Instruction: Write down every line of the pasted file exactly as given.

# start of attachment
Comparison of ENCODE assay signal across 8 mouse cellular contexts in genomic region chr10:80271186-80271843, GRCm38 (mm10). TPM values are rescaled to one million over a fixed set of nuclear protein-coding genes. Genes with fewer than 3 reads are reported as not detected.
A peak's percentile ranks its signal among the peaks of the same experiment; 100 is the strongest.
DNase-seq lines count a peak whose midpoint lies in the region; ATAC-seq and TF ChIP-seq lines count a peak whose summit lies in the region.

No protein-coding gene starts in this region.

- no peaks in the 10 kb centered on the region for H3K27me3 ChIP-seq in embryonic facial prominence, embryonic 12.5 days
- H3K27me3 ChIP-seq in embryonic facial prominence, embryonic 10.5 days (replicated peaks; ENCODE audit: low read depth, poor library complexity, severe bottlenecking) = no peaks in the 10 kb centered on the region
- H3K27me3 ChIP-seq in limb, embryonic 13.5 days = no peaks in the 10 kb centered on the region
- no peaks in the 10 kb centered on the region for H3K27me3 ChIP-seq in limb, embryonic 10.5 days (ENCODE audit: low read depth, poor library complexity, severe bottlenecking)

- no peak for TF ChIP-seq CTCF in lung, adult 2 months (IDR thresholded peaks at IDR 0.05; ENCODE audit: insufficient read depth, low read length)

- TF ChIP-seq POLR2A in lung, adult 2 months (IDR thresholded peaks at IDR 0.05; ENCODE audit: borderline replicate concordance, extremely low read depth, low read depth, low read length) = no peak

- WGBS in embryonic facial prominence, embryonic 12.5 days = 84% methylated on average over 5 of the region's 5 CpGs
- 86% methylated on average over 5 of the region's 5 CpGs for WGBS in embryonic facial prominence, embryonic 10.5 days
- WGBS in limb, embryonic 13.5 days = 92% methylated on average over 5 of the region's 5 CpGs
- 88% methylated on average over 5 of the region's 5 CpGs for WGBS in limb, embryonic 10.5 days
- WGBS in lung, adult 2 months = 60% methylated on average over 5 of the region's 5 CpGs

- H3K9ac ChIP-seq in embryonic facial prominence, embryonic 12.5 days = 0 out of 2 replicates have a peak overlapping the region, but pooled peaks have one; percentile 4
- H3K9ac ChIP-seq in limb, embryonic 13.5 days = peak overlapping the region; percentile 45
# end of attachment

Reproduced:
Comparison of ENCODE assay signal across 8 mouse cellular contexts in genomic region chr10:80271186-80271843, GRCm38 (mm10). TPM values are rescaled to one million over a fixed set of nuclear protein-coding genes. Genes with fewer than 3 reads are reported as not detected.
A peak's percentile ranks its signal among the peaks of the same experiment; 100 is the strongest.
DNase-seq lines count a peak whose midpoint lies in the region; ATAC-seq and TF ChIP-seq lines count a peak whose summit lies in the region.

No protein-coding gene starts in this region.

- no peaks in the 10 kb centered on the region for H3K27me3 ChIP-seq in embryonic facial prominence, embryonic 12.5 days
- H3K27me3 ChIP-seq in embryonic facial prominence, embryonic 10.5 days (replicated peaks; ENCODE audit: low read depth, poor library complexity, severe bottlenecking) = no peaks in the 10 kb centered on the region
- H3K27me3 ChIP-seq in limb, embryonic 13.5 days = no peaks in the 10 kb centered on the region
- no peaks in the 10 kb centered on the region for H3K27me3 ChIP-seq in limb, embryonic 10.5 days (ENCODE audit: low read depth, poor library complexity, severe bottlenecking)

- no peak for TF ChIP-seq CTCF in lung, adult 2 months (IDR thresholded peaks at IDR 0.05; ENCODE audit: insufficient read depth, low read length)

- TF ChIP-seq POLR2A in lung, adult 2 months (IDR thresholded peaks at IDR 0.05; ENCODE audit: borderline replicate concordance, extremely low read depth, low read depth, low read length) = no peak

- WGBS in embryonic facial prominence, embryonic 12.5 days = 84% methylated on average over 5 of the region's 5 CpGs
- 86% methylated on average over 5 of the region's 5 CpGs for WGBS in embryonic facial prominence, embryonic 10.5 days
- WGBS in limb, embryonic 13.5 days = 92% methylated on average over 5 of the region's 5 CpGs
- 88% methylated on average over 5 of the region's 5 CpGs for WGBS in limb, embryonic 10.5 days
- WGBS in lung, adult 2 months = 60% methylated on average over 5 of the region's 5 CpGs

- H3K9ac ChIP-seq in embryonic facial prominence, embryonic 12.5 days = 0 out of 2 replicates have a peak overlapping the region, but pooled peaks have one; percentile 4
- H3K9ac ChIP-seq in limb, embryonic 13.5 days = peak overlapping the region; percentile 45